At the 2012 WTA workshop Using Wildlife for Tourism, one of the discussions centred on how general tours and accommodation could value-add to their products by the (responsible) use of wildlife.
From the program:
Using wildlife to value-add to tours and accommodation
(Moderator Barry Davies, Gondwana Guides)
Some tour operations focus almost exclusively on wildlife (e.g. birdwatching tours, kayaking with dolphins, penguin parade).
Other more general tours and accommodations use one or more wildlife experiences to value-add (e.g. farmstays that promote watching for kangaroos coming to graze in the paddocks, B&Bs that advertise good birdwatching along the neighbouring creek, tours that call in to see a koala park or glow worm cave amidst other attractions.
Questions for discussion:
- What un-tapped potential do you see for more general tourism to use wildlife to add value to the experience?
- What pitfalls can you see associated with this? Is there for instance a danger of really poor interpretation by guides with little understanding of the animals they are pointing out?
- What can we do to remedy such problems?
- Any other issues that arise during discussion, and actions WTA could take to assist?
Some of the points raised during the discussion included:
- There is great potential for nonspecialist accommodations etc. to add value by promoting the local wildlife
- Information centres, Bed&Breakfasts, farmstays, hotels in country areas etc. can add value by providing bid lists and oher information to travellers
- WTA could assist by providing provide quality information or networking with locals
- Homestays and other accommodations could be encouraged to have indigenous plants in their grounds, which provides for a more authentic experience for visitors and also tends to attract birds and other wildlife
- Motel schedules are currently not geared to birdwatchers – in good birdwatching areas, more flexibility for breakfast times, (breaky at 3.00am, or a packed breakfast provided the night before) and late checkout times (allowing birders to have a siesta after their morning session before having to pack up and leave) could encourage more birders to use motels and hotels in these areas – some may then be willing to use such accommodation rather than camping. Take-away night-time dinners would also help those who want to watch birds at waterholes towards dusk or search for nocturnal wildlife species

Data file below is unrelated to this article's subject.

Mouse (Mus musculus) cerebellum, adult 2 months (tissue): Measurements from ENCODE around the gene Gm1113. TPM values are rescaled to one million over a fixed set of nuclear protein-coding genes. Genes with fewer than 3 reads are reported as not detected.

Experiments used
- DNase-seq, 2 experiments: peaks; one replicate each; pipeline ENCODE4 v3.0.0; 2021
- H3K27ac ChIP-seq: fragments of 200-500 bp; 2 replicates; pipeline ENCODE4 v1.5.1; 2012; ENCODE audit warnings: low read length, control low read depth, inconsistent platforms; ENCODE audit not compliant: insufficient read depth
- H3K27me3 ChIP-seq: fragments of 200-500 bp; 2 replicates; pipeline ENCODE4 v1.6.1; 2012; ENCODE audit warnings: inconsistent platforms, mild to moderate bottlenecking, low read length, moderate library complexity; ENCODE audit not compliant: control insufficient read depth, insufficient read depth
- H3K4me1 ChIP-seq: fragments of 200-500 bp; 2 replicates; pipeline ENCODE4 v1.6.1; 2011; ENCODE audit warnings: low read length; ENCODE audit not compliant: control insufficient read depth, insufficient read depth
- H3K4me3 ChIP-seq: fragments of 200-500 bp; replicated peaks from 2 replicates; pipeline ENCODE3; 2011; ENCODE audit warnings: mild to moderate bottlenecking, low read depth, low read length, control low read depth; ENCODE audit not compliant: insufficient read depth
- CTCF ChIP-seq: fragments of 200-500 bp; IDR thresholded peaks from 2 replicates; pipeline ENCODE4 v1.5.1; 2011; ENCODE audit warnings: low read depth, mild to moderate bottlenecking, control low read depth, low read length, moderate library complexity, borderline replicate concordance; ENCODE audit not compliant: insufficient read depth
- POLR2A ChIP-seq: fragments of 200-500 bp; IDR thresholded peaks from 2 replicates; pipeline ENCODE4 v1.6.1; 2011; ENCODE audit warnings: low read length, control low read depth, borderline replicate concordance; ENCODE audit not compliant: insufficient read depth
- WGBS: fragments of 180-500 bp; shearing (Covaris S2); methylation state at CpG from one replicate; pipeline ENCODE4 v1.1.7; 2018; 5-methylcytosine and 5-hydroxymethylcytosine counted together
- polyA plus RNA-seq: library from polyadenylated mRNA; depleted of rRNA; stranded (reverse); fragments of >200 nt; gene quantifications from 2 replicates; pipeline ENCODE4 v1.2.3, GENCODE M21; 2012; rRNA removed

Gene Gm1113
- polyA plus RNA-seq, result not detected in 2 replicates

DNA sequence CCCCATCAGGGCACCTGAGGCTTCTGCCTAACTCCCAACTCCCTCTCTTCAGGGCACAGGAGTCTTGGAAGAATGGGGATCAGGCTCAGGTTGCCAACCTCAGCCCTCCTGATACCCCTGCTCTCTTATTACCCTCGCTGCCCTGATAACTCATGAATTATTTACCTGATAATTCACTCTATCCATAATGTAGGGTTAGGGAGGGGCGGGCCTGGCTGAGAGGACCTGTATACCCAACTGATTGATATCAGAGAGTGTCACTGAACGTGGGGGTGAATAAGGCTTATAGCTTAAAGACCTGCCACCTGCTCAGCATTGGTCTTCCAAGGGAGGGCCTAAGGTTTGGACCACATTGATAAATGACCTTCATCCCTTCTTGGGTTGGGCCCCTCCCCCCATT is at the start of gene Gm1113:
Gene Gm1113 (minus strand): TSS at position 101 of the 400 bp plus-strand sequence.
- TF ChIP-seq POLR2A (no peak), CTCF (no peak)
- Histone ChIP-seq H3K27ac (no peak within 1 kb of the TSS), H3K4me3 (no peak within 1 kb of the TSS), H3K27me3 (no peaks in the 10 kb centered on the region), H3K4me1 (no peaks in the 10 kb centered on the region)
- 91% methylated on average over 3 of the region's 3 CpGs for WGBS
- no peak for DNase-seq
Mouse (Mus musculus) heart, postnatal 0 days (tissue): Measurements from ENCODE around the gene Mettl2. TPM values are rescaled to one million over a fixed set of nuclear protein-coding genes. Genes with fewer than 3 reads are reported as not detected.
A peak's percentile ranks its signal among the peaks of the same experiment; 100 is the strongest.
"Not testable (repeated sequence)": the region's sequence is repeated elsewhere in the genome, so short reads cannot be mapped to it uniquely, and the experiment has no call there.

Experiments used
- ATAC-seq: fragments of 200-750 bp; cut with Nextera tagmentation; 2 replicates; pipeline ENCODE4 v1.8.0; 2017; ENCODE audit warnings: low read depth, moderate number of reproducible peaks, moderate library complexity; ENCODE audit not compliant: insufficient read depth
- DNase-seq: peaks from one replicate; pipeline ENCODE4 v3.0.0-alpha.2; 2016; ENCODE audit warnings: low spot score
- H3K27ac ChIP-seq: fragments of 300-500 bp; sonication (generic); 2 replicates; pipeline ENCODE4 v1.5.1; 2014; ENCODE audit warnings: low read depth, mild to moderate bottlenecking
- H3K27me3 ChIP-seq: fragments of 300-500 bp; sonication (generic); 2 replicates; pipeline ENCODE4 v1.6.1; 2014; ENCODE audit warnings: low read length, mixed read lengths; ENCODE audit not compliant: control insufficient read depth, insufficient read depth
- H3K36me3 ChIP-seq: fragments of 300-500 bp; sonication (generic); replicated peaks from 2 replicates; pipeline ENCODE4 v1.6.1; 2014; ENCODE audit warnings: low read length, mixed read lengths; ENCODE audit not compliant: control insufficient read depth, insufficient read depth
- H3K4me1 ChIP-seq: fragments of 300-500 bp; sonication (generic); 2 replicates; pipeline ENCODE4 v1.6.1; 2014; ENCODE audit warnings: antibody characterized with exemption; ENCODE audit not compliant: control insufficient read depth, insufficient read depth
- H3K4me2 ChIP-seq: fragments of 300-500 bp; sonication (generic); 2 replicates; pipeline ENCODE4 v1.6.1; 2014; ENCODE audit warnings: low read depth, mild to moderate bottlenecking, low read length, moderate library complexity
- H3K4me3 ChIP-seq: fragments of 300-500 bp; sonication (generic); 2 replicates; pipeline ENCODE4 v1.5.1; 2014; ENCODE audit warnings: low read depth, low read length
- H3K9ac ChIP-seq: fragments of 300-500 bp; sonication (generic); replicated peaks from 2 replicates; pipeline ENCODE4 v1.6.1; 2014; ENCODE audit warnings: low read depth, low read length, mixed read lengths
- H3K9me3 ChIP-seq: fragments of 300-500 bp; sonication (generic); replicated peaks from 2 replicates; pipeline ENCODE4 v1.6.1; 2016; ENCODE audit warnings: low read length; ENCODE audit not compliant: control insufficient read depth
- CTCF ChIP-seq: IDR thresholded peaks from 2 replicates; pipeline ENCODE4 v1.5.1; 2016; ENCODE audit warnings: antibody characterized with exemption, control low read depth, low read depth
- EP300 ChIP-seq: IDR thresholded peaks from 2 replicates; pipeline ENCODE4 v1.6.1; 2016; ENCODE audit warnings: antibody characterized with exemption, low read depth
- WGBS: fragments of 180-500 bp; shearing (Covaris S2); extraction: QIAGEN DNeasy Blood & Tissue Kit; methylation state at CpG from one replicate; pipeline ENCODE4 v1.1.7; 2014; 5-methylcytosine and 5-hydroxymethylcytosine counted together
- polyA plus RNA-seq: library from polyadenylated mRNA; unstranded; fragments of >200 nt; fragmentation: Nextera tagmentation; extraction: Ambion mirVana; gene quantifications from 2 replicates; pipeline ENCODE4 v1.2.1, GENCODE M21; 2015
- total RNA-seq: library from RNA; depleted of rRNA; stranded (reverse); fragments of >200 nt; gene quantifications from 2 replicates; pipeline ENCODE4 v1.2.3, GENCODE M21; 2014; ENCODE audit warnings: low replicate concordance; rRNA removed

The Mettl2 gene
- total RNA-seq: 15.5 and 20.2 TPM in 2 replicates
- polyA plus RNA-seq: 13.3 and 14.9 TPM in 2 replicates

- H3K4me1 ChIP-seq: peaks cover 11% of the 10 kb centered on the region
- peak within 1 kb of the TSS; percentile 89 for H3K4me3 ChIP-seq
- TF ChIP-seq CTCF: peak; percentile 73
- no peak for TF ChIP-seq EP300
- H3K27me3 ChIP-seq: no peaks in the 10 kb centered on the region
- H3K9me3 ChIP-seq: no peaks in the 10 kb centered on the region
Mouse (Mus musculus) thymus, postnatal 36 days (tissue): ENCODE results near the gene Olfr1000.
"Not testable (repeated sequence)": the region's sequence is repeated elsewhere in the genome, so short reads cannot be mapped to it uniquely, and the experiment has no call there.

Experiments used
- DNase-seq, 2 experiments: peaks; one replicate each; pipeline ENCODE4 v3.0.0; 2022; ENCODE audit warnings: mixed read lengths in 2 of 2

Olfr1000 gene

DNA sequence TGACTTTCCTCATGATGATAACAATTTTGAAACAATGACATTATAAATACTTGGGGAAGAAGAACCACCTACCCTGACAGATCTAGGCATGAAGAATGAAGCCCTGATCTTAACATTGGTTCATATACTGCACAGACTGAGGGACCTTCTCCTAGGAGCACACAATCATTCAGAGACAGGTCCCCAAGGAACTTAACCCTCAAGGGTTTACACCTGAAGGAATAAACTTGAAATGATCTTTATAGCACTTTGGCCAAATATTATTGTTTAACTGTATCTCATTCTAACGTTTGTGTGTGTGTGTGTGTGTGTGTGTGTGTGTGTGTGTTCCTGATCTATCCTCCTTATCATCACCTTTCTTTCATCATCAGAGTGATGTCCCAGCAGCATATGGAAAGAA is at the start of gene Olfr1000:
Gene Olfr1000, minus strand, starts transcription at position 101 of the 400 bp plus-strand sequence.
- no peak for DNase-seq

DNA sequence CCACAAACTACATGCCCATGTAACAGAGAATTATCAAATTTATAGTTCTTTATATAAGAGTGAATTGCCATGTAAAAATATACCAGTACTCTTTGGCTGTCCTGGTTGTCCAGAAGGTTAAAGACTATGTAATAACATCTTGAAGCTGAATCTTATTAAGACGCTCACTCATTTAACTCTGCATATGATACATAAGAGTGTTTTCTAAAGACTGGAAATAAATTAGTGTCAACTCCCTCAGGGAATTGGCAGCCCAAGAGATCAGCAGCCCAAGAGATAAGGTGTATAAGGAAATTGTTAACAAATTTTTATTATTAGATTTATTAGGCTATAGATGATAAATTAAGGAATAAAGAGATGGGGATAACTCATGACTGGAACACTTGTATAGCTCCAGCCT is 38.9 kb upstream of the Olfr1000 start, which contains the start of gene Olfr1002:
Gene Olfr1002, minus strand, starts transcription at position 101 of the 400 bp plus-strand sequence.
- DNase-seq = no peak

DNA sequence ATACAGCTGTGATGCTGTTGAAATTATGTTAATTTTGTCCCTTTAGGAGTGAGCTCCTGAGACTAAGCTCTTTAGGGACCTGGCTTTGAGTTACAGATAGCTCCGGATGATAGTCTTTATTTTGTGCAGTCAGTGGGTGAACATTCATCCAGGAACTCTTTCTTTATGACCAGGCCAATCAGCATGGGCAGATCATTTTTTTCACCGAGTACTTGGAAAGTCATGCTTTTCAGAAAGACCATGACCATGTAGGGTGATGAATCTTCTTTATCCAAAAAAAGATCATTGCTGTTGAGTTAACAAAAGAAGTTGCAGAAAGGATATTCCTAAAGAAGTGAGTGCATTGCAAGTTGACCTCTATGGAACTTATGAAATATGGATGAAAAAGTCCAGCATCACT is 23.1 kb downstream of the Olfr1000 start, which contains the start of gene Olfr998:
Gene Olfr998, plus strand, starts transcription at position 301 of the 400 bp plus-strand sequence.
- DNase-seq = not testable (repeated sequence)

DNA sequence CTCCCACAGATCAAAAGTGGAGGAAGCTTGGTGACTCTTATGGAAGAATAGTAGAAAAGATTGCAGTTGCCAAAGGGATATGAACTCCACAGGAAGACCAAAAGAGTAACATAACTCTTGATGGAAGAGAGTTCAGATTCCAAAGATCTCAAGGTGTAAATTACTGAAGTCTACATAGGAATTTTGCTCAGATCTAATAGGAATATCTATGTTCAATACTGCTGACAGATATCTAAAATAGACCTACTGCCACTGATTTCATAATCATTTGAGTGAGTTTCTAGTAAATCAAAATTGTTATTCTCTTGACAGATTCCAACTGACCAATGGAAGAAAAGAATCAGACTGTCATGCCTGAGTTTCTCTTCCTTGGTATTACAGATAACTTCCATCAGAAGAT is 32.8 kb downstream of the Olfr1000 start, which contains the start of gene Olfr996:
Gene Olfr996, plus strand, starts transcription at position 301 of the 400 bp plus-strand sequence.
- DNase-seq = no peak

- Hire car companies in the Northern Territory don’t allow the vehicles to be used before dawn or after dusk, but this prevents some of the best wildlife viewing. A company which allowed extended hours for wildlife-viewing would be appreciated by many.
- Tourism doesn’t always need the big and spectacular. ” Tourism with hand lenses” was an initiative in South Amercia to view invertebrates in a “miniature forest”
- Great Barrier Reef – Eye On the Reef. Tour operstors report sightings which are sent to marine research agencies,, Many tour operators have science degrees, but want to be tour operators, and can still indulge in science and keep in touch with the latest research through this network, and it also value-adds to the tour, as many tourists want to know more about the animals they are seeing, get to meet scientists, and see that the tour they are supporting is contributing to scientific knowledge and conservation management
- Maps to show where animals have recently been seen can arouse interest and assist birdwatchers and other wildlife-seekers. Most rest camps in Kruger National Park (South Africa) have noticeboards where guests and staff record where they have seen various species over the past few days, and there is much potential for this throughout Australia
- Web-cams to record animals can be of great interest to those already seeking wildlife and can arouse the interest of others – e.g a web cam at an osprey nest in Scotland, webcams of waterholes in Kruger National Park. There are a few in Australia – could be more.
- Perhaps a webcam at an outback waterhole could be displayed while motel/hotel guests who didn’t want to rise early enough to travel to the sites can have breakfast while watching
- We need to change attitudes of grant-providers
- Local media are hungry for good info about wildlife stories
- As visitors land in the airport, they could be welcomed with pictures and sounds of native birds
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